Wouter Basson has promised to tell all at a fundraising dinner for disabled children in the Winelands. All proceeds of the event will go to Amado, a non-profit animal-assisted horse riding centre for physically disabled and traumatised children in Paarl.
M’Lani Basson, founder of Amado, said she had asked Basson to speak because he was “so controversial”. “He is an excellent speaker. He doesn’t usually accept many speaking engagements but I’ve got a personal connection with him.”
Basson said the two weren’t related, but friends.
Wouter Basson is facing a Health Professions Council of SA professional conduct inquiry into his involvement in Project Coast, the biological and chemical weapons programme that he ran for the apartheid government. The case is to resume next month.
Basson said Wouter Basson would be talking about “everything” for about 40 minutes.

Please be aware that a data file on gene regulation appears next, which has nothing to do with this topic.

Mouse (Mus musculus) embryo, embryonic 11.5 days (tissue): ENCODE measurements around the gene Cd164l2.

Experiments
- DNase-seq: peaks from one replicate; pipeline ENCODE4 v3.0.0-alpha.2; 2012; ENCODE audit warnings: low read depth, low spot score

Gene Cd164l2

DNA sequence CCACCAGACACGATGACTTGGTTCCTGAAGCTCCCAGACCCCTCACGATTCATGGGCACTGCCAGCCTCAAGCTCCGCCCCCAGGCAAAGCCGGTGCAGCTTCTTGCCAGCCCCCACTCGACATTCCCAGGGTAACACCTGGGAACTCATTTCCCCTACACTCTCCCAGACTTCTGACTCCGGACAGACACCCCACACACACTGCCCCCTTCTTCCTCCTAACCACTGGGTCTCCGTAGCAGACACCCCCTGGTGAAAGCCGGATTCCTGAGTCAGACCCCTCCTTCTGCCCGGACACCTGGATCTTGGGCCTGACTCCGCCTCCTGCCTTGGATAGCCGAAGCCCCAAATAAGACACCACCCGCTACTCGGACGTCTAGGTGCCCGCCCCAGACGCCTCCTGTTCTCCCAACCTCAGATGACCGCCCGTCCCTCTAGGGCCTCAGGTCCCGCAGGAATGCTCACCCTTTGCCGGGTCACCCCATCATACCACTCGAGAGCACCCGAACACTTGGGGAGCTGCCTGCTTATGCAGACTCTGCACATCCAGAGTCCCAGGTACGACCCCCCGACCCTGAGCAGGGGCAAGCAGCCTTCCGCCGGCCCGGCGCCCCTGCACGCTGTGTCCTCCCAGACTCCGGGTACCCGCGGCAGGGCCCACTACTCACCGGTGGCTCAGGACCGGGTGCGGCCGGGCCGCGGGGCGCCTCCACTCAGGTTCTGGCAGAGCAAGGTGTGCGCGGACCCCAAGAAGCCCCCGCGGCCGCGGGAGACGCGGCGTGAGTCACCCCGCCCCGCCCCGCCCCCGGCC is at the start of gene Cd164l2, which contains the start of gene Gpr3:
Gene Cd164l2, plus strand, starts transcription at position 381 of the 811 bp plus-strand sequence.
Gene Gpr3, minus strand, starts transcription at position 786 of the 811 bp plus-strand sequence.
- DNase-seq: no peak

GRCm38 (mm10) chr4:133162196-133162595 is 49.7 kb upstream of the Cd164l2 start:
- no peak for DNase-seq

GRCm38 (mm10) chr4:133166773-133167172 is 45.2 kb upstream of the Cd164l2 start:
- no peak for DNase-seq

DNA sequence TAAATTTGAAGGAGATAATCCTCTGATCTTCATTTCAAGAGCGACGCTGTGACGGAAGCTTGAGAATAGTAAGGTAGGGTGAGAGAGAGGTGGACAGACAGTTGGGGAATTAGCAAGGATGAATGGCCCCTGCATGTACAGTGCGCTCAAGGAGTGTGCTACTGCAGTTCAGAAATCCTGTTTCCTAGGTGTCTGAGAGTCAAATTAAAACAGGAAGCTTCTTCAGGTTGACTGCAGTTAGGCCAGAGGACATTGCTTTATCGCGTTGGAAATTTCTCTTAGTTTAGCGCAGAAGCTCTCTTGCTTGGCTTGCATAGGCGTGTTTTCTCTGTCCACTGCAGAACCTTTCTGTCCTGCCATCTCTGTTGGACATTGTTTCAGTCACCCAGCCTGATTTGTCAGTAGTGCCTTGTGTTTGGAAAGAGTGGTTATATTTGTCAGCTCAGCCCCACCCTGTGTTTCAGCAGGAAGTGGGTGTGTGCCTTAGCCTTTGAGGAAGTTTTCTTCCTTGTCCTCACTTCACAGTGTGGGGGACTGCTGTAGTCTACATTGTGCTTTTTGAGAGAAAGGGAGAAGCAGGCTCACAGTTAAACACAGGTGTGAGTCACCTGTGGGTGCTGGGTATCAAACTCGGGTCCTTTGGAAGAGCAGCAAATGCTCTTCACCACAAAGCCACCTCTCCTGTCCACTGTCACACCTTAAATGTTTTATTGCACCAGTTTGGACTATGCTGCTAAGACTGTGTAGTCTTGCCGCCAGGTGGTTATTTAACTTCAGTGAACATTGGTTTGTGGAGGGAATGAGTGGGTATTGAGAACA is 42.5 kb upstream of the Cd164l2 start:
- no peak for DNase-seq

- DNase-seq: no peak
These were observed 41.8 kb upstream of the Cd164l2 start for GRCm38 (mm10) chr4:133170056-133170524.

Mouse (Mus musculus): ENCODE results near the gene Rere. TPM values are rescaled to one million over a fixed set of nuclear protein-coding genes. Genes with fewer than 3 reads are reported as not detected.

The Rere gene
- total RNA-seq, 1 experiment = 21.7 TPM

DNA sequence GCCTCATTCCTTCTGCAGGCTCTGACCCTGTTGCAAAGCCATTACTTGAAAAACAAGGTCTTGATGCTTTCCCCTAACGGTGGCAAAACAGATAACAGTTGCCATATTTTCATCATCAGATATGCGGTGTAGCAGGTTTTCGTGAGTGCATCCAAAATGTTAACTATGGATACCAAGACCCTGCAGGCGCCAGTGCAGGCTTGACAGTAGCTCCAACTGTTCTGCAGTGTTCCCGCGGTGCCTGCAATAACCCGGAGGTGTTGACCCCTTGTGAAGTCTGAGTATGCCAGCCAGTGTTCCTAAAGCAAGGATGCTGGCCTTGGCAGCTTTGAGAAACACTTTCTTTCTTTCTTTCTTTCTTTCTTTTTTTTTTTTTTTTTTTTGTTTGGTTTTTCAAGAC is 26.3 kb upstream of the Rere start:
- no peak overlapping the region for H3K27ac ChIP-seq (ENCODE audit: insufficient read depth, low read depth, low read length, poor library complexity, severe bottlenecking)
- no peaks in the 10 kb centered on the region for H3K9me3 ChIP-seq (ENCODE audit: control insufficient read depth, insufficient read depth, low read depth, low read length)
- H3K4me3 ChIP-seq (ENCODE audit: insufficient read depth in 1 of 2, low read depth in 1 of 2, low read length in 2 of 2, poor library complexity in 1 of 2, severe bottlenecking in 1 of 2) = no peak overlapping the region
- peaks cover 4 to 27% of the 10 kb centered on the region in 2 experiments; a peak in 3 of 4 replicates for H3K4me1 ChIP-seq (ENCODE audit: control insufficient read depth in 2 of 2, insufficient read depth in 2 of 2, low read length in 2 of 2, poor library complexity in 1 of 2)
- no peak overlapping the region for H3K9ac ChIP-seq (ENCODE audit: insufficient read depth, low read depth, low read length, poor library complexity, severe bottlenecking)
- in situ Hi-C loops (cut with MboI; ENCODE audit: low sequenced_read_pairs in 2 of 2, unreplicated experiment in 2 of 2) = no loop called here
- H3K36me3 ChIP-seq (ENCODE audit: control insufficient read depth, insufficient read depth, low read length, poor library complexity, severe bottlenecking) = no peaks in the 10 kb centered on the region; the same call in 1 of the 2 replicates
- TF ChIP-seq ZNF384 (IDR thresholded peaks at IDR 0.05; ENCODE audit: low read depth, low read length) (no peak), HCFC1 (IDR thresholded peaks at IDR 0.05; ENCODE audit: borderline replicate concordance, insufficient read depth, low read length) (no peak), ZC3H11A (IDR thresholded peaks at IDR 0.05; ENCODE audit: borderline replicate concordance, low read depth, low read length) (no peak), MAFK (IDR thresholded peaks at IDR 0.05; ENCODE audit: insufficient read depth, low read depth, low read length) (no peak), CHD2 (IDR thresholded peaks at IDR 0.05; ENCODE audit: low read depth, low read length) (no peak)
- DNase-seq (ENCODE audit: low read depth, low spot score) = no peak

“From the army, to the case. The number one reason to come to the event is to hear what he has to say.” She said she had received a number of calls from people interested in attending.
“We’ve had a lot of interest. But when it comes to buying tickets, not a lot of people have booked.”
Basson said this could be attributed to the tough economic climate or to people already having made plans. “If this event doesn’t succeed for us, then nothing will. I chose him because we really need funds for our charity. We don’t have any paying children. We needed it to be something different.” She said she hoped about 100 people would attend.
In an e-mail sent to the Cape Times, the event is publicised as an opportunity to hear what Wouter Basson had to say.
It described Basson as “the well-spoken surgeon who saves lives, while having been dubbed Dr Death for his role as former head of the South African defence force chemical and biological warfare project”. It said dinner and wine would be served before an auction with items, including diamonds, a watch and accommodation, to go under the hammer.
However, hearing about Wouter Basson’s past will come at a price – tickets for the evening cost R500. - Cape Times